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|Elevation||710 m (2,330 ft)|
|Listing||List of mountains in Vietnam|
|Laos – Vietnam border|
The 710-metre Thiên Cấm Sơn (the Cấm Mountains) is the highest among the mountainous region of Thất Sơn and it is the highest peak in the whole Mekong Delta region. Endowed with such spectacular mountainous terrain, Núi Cấm is known as the "Đà Lạt of the Mekong Delta".
The common names of the seven mountains in the Thất Sơn range are:
- Núi Cấm (Thiên Cẩm Sơn, "heaven's forbidden mountain")
- Núi Dài Năm Giếng (Ngũ Hồ Sơn)
- Núi Cô Tô (Phụng Hoàng Sơn)
- Núi Dài (Ngọa Long Sơn)
- Núi Tượng (Liên Hoa Sơn)
- Núi Két (Anh Vũ Sơn)
- Núi Nước (Thủy Đài Sơn)
The prince Nguyễn Ánh, who later proclaimed himself the first emperor of the Nguyễn Dynasty (1802–1945), sought refuge on the mountain from the Tây Sơn insurgents. Ánh forbade anyone to come to the mountain, hence its Vietnamese name meaning "forbidden mountain". Followers of the Bửu Sơn Kỳ Hương tradition, founded in An Giang in 1849, refer to these mountains as Bửu Sơn ("Precious Mountains"), since their founder, Đoàn Minh Huyên, is said to have spent time in meditation in these mountains.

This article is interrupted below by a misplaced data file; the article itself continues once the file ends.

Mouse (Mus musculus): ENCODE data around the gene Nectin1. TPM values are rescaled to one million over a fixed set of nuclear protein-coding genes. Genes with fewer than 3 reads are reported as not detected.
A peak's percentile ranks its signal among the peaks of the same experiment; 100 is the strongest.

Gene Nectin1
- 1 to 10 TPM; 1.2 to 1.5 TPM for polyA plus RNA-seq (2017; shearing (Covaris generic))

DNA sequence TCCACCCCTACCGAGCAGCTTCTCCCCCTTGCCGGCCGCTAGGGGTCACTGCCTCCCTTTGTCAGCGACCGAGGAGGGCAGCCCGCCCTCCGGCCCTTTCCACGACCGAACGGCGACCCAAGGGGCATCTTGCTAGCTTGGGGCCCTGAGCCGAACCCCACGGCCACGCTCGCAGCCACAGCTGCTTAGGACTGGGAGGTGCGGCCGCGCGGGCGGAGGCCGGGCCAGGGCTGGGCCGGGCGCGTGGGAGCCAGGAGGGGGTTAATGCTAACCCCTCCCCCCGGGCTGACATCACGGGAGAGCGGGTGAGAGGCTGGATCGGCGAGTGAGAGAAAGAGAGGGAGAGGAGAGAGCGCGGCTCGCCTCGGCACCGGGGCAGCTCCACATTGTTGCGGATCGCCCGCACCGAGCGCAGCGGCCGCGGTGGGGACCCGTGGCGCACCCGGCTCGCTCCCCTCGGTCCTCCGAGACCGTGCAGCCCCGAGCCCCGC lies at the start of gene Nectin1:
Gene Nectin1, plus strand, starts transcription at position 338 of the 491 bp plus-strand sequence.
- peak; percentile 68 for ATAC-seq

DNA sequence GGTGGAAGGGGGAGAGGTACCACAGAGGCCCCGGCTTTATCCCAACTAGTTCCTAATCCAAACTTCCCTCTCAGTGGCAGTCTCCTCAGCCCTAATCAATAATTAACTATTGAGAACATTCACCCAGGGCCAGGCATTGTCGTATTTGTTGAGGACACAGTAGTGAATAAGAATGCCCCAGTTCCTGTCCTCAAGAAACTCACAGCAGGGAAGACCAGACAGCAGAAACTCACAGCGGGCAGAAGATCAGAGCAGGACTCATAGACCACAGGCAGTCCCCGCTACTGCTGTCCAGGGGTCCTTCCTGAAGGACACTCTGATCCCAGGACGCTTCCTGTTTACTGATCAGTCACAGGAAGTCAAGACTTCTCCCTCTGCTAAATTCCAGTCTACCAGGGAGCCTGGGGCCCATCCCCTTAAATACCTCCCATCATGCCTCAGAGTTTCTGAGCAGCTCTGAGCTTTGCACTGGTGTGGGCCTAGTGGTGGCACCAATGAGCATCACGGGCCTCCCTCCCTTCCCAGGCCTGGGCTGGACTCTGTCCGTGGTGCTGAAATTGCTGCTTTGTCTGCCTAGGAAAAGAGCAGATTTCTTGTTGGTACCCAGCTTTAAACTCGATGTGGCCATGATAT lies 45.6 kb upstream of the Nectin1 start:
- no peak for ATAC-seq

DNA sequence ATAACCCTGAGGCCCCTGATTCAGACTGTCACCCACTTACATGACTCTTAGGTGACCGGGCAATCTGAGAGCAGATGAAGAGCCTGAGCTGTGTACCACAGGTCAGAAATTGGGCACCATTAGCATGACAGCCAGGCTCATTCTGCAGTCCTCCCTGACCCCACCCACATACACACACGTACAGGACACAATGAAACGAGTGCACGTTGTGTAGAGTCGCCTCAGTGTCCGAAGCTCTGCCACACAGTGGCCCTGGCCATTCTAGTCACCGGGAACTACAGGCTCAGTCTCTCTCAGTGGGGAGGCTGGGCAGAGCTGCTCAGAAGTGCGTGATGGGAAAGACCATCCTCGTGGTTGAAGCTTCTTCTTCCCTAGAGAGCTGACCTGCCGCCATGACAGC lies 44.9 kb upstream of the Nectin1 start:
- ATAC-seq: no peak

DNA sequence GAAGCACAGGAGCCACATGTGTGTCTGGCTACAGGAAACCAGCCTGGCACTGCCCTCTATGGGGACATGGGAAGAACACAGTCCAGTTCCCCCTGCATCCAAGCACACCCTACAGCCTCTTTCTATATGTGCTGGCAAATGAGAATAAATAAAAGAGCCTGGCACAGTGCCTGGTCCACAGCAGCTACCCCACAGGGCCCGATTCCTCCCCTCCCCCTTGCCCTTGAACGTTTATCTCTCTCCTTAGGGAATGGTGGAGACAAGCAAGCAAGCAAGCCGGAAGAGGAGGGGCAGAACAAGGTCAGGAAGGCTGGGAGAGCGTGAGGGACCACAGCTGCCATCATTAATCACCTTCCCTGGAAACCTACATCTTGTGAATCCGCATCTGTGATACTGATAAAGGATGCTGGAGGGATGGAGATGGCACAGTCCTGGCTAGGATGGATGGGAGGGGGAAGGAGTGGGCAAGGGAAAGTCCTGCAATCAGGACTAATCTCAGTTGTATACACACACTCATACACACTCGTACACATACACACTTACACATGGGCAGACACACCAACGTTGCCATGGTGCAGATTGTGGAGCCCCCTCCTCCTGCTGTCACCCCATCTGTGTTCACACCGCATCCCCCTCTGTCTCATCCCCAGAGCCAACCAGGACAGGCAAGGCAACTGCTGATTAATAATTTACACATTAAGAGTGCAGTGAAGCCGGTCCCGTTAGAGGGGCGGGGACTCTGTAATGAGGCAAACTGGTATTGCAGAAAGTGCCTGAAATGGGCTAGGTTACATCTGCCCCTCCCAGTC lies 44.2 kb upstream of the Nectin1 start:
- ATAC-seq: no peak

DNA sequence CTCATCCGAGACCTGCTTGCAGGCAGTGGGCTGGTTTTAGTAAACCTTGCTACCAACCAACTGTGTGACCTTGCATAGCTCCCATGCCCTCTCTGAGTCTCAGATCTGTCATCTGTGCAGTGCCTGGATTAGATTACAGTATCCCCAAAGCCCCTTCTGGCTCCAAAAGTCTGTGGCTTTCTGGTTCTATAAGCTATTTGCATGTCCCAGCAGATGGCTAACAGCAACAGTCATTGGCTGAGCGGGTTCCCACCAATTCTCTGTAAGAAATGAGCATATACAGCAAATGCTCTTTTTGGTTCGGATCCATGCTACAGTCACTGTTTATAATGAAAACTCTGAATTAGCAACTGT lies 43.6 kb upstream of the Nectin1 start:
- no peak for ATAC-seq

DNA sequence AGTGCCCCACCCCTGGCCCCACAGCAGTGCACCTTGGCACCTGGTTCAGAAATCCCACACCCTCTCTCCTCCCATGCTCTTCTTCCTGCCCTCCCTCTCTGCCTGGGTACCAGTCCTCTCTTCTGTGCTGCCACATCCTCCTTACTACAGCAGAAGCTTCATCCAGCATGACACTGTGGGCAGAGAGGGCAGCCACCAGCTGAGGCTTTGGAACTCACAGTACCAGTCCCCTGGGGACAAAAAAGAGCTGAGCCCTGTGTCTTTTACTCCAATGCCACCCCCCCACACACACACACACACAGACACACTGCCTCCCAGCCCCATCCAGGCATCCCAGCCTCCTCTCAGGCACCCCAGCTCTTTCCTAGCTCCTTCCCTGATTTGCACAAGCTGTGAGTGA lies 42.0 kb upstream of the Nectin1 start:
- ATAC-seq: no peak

The mountain is commonly busy with tourists and pilgrims during the festival season, from the 4th to the 7th lunar month. About 3,000 people live on the mountain, with an average of 1,000 visitors per day.
Tourists can now visit Bà Chúa Xứ temple complex on Sam mountain, Great Buddha Pagoda and the Nui Cam Natural Reserve (Lam Vien Nui Cam), located nearby.
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